As y’all await the next bit of fiction (the next chapter of “The Gathering Storm” methinks…) I thought I’d toss up a quick little writing rumination to hold you over.

I realized a few days ago that many of my Whethermen characters lack the towering nobility of many classic superheroes, like Green Lantern, Superman, Wonder Woman…well, basically, a lot of the DC Comics characters; Marvel’s characters have often tended to be a little effed up on some level.

I’m not bothered or dismayed by this. Quite the contrary, I think it’s a good thing. I don’t want my heroes and vigilantes to be too neat and tidy and morally strict. Because, to be honest, humans in general rarely are, and you put some into costumes and give them superhuman powers, and I can only imagine that would be magnified.

So it ends up that one of my key characters here, Query, bears a strong resemblance to Batman. However, even though Batman is one of DC’s more hard-edged characters, Query is still more ruthless. Batman is anti-gun and anti-killing, so despite his mission to strike terror into the hearts of villains, he still holds back. Query, on the other hand, while no Frank Castle (Marvel’s Punisher), is willing to kill at times, though not usually as a first course of action. He’s willing to blackmail some people and he’s willing to manipulate people and situations for his own plans. He’s a good guy, but he doesn’t always act with 100% noble intentions.

I think perhaps the only character who is more or less “noble” in my mythos so far is Mad Dash; ironic, given that he’s supposedly “crazy.” He’s the sweetest and least violence-prone character; even so, though, he doesn’t judge others on their violence, so even he has a strong gray area in his morality.

Others are more overt in their violence, including Dash’s girlfriend Ladykiller, but I like to think she’s still a likable and accessible character.

My villains, too, I don’t paint in black and white usually. Underworld is evil in many ways, but not lacking in humanity or compassion at times. Janus is a bit more uniformly evil, but even he has a certain appeal, I think, at least on a charismatic basis at times.

It’s something I may have to explore more directly within the fiction around here, but I’d welcome your thoughts. Do the character so far seem like real and complete humans, or have I painted them as something counter to what you’d think they should be?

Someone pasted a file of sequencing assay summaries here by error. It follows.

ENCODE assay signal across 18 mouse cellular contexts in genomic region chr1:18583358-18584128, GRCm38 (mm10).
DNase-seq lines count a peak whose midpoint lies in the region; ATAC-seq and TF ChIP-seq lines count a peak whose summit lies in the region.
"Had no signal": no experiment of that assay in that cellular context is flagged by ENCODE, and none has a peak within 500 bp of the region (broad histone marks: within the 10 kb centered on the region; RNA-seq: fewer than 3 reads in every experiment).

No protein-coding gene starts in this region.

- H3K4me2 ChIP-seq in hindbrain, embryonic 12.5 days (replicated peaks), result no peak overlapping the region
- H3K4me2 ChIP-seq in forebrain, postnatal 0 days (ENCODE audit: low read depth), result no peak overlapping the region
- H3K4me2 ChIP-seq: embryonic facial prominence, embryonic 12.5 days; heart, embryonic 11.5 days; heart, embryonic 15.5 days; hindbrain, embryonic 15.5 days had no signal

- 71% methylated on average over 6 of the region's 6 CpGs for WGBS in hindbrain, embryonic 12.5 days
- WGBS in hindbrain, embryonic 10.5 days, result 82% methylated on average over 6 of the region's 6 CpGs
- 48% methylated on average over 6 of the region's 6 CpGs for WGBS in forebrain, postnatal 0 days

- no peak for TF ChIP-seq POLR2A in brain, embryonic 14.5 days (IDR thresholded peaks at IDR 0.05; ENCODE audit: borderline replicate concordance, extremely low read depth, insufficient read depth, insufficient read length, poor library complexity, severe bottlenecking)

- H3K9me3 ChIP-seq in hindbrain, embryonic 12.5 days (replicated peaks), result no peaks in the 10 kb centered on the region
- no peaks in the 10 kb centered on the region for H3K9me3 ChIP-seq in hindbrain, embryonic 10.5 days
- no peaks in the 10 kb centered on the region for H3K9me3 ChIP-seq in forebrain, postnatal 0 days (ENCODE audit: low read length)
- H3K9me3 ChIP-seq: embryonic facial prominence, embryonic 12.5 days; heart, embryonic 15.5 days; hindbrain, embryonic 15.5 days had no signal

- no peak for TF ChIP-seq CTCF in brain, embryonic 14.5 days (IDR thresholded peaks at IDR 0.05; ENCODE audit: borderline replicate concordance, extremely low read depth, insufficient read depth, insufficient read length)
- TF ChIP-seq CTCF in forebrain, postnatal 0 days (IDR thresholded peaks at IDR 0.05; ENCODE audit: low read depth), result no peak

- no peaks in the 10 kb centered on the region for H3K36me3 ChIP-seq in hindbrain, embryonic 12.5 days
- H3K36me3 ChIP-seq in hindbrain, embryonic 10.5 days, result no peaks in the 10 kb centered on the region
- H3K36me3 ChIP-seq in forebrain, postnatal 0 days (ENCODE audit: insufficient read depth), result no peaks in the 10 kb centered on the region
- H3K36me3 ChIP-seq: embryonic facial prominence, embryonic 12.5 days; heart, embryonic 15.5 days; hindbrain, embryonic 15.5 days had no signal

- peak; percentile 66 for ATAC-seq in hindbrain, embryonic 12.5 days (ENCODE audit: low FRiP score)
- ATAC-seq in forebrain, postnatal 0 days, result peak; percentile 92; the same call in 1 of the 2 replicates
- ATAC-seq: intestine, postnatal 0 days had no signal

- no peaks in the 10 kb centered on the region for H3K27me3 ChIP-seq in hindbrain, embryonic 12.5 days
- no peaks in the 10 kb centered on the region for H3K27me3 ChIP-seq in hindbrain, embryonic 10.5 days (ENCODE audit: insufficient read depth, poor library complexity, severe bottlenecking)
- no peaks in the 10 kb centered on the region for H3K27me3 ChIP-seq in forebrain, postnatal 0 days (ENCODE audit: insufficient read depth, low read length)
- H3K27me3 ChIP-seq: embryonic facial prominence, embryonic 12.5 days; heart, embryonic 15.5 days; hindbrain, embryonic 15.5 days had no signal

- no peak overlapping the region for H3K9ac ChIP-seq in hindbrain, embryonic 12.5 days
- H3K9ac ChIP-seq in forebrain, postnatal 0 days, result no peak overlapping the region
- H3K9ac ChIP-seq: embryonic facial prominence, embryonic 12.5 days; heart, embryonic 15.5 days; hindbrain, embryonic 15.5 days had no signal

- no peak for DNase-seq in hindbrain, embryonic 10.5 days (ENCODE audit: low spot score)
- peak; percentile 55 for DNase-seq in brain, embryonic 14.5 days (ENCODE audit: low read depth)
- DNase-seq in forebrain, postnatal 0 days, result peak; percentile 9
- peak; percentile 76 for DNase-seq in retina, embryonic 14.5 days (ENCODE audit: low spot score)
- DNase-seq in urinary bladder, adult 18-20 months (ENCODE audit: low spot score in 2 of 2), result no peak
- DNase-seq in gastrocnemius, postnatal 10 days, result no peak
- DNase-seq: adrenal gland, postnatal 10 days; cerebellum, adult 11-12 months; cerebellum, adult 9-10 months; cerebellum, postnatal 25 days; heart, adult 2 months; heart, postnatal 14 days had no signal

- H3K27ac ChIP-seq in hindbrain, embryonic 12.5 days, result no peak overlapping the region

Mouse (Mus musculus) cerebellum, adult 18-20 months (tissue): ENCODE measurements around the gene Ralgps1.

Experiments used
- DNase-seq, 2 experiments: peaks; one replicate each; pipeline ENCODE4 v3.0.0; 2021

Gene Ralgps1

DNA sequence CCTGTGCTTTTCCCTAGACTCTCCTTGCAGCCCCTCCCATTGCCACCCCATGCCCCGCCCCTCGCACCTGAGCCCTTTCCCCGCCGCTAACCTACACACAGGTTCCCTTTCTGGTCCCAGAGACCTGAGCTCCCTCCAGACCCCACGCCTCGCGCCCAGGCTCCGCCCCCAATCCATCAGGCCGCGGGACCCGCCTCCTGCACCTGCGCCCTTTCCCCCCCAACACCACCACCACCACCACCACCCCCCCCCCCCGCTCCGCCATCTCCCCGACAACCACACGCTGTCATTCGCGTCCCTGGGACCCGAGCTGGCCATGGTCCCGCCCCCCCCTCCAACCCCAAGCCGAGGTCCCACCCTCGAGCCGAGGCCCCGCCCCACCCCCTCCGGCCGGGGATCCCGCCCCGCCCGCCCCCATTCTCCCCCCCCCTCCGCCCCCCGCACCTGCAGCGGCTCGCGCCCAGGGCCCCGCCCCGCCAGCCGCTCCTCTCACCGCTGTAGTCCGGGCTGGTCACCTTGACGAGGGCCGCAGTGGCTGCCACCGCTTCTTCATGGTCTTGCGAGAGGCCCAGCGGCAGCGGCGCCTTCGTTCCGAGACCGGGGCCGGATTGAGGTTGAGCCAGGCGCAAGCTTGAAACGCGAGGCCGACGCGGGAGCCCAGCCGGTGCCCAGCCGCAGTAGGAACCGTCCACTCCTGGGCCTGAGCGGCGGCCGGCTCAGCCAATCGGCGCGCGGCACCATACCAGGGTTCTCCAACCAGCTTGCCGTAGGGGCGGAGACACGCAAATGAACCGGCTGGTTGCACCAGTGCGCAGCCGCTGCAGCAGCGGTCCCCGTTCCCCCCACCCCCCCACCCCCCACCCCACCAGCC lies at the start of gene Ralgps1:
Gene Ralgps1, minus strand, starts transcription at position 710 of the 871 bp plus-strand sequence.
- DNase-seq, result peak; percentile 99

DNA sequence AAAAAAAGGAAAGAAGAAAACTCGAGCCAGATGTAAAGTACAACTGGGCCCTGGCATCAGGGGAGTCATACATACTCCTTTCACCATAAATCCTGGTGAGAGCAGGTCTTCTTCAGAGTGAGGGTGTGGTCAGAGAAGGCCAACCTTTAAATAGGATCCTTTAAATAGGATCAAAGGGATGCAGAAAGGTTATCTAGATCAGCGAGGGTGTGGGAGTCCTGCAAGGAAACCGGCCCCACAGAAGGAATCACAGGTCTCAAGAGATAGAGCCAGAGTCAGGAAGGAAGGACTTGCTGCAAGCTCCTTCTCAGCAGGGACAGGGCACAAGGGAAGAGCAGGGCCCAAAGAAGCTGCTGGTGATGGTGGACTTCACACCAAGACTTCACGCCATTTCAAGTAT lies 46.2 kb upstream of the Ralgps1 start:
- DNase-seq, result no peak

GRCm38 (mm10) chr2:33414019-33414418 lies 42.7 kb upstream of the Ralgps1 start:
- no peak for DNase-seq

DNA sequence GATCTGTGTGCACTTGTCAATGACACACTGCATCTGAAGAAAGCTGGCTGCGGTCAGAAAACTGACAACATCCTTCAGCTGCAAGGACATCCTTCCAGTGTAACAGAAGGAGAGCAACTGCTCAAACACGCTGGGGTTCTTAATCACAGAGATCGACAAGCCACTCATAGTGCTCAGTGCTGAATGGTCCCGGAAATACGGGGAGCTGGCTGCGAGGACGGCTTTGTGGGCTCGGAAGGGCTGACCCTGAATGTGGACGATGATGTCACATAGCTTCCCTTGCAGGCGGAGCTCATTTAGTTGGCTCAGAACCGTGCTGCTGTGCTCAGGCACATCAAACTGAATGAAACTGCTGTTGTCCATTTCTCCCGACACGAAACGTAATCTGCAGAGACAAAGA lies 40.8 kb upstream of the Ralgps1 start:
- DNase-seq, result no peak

My Own Personal Gotham

Posted: May 10, 2012 in Ruminations
Tags: ,

Apologies to Depeche Mode…I really shouldn’t abscond with and alter a lyric from their very fine song “Personal Jesus” just to make a catchy headline. And with respect to New York City…no, you’re not the Gotham I’m referring to.

As most of you reading this probably know (or likely you wouldn’t be at a blog full of superhero-related fiction), Gotham City is a fictional metropolis in the DC Comics universe whose most notable hero is Batman (though many other heroes and many more villains also roam its streets). It’s a city with a host of problems, not the least of which is very high crime rate and lots of corruption. As some folks have noted in the past, “Why would anyone even want to live in Gotham City?”

To that, I can only say, “Why at various times in recent history has anyone been willing to live in Detroit, Oakland or a host of other cities on hard times with lots of rough people in it?”

Some of you might wonder if my own fictional city of New Judah (in Connecticut, just across the Long Island Sound from New York) might be my own spin on Gotham City.


While admittedly there is some significant crime and some whack-jobs every bit as violently insane as anyone from Batman’s rogue’s gallery and a very Batman-inspired hero (Query), I wouldn’t say that New Judah is a depressing and inherently hostile place. I see it as a pretty prosperous city that also has some warts and just happens to attract a lot of transhumans to its environs. If anything, I would say New Judah is more like a mash-up of Chicago and New York City than anything else.

However, I do have my own personal Gotham, as it happens.


Now, if you’ve read my page briefly outlining my Whethermen universe (here) you’ve heard of Marksburgh. The city has shown up briefly in this blog in the actual fiction, initially with “Hush-a-Bye and GoodKnight” but also in a few recent chapters of “The Gathering Storm” that featured the eponymous characters of that initial story.

I will eventually get more into the borders of the fictional city of Marksburgh, which is the darkest and deepest hellhole in all of Pennsylvania, in some future stories…perhaps even a future series once I bring “The Gathering Storm” to a conclusion at some point. No doubt I will need to show you why people stay in such places, because I suspect it might end up making Gotham City look good.

At the very least, it’s going to make Erie look fantastic by comparison (since the Erie of the Whethermen universe isn’t much different than the Erie of the real world).

More fiction to come soon. Still recovering from a hellishly nasty series of deadlines for work.

Numbers Game

Posted: April 2, 2012 in Ruminations

I’ve had to rethink various things in the Whethermen universe as I’ve gone along. For example, I’ve had to revise Query’s age slightly and his entrance onto the scene (historically speaking) in New Judah for things to make more sense. Also, I’ve gone back and altered just how long he’s been without sleep to have things seem more logical…at least as logical as they can be in a world of superheroes and supervillains.

Also, I’ve softened my stance on powers that are “impossible” and have either identified creative ways they might be made more plausible or have decided that as with so many things, there will always be exceptions to the rule. It’s just there won’t be very many and those who are the exceptions might never be known to be so to anyone else, meaning the world will continue to think such powers impossible.